In the words of teenagers everywhere, "Don't tell me what to do!"
But it's not just the 13-18 year old crowd that doesn't take kindly to orders. It's everyone. Nobody -- regardless of age -- likes being told what to do. Especially if the person giving direction isn't 100% familiar with the situation.
It only takes an ounce of sense to recognize that "Hey, buy my product!" is not a good sales pitch. However, even the savviest salespeople sometimes sneak in a word that implies an order -- "should."
"Instead of going this route, I think you should ... "
"You should really consider this before making a decision ... "
Even if your recommendations are valid, phrasing them in this way is bound to turn your prospect off. As soon as the word "should" pops into the conversation, their eyes will narrow as they sarcastically think (or perhaps even say), "Oh I should, should I?"
Keep in mind that as much knowledge you have on your offering, the industry, and even the prospect's business issues, you are still an outsider. As opposed to the buyer's boss or colleagues, they're not required to listen to you. And if they feel you expect them to, they probably won't.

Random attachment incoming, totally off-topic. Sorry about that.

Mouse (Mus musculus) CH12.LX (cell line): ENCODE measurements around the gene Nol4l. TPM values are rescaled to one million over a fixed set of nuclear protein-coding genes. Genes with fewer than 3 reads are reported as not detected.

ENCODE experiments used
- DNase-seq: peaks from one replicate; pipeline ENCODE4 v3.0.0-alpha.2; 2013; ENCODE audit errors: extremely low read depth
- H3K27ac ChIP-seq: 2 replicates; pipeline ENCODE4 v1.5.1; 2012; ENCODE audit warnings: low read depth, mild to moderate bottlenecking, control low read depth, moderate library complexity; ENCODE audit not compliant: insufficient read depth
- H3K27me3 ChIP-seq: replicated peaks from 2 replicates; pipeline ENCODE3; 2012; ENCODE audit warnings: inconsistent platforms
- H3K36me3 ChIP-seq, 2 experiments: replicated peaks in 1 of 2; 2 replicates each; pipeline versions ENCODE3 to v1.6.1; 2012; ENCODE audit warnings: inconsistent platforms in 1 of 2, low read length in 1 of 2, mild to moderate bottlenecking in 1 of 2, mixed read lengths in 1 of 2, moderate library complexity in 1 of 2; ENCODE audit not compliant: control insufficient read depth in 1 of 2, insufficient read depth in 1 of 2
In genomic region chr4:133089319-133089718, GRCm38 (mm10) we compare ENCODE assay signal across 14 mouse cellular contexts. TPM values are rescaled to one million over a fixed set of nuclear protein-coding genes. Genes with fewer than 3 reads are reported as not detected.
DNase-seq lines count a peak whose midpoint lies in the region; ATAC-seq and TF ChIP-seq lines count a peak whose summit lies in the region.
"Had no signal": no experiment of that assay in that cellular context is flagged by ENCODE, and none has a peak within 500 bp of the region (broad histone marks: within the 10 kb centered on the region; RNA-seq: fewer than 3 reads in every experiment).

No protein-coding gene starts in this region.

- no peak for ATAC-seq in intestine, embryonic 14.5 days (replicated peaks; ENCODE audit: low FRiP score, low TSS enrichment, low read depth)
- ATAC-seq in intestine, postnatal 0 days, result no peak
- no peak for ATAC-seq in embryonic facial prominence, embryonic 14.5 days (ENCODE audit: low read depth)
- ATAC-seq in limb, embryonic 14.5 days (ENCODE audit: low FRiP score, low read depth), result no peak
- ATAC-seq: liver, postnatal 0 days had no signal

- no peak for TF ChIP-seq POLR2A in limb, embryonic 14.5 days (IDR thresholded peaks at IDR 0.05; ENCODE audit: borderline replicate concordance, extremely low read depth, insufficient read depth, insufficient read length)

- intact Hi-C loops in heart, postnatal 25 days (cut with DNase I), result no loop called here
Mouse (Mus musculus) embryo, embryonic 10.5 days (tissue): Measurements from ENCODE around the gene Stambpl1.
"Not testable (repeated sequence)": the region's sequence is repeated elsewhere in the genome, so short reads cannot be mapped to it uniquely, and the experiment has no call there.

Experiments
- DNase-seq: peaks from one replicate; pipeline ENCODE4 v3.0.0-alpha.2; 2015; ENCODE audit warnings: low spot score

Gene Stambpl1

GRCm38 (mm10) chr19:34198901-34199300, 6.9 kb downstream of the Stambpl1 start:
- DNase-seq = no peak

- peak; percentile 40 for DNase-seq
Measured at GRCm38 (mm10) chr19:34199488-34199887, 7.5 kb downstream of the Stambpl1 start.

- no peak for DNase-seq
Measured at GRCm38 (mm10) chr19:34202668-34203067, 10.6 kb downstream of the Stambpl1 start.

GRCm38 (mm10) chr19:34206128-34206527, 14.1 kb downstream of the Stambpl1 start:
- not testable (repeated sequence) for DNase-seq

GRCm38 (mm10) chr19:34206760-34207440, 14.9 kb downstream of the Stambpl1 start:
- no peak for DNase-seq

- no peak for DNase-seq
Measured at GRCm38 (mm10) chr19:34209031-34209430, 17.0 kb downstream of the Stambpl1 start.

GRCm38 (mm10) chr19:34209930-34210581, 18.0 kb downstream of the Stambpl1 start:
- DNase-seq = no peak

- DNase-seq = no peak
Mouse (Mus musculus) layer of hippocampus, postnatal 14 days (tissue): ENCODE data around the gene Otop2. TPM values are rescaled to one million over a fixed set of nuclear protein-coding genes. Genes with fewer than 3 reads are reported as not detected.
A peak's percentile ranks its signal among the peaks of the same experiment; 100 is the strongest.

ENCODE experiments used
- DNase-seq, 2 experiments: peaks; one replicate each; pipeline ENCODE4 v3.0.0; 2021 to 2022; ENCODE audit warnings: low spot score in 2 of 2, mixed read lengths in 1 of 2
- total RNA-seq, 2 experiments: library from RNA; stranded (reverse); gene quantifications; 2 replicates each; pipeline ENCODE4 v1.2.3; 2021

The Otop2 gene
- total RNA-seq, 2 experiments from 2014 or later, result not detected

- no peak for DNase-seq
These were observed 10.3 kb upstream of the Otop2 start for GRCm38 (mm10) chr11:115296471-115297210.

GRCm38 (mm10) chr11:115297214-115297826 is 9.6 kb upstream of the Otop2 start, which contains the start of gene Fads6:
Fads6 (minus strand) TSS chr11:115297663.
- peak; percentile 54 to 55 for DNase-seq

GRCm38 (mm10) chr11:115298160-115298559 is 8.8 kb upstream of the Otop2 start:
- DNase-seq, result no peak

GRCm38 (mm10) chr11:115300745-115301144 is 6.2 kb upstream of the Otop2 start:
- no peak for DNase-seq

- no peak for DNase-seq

Besides angering your buyer, using the words "should" or "shouldn't" could also prompt them to do the exact opposite of what you'd like them to -- that is, buy from you.
"When someone discourages you from doing something, you often feel that your freedom is being threatened, which motivates you to regain choice and control by doing exactly the opposite," Adam Grant writes in this Business Insider article. "Experiments show that children become more interested in a toy after they’re put under severe rather than mild pressure not to play with it, and children and adults become more likely to taste fatty foods when labels explicitly warn against them."
"Should" might just shove prospects into the arms of your competition. Might I make a suggestion (a fantastic substitute for this tricky word)? You shouldn't use "should" in sales.
Verdict: Not recommended.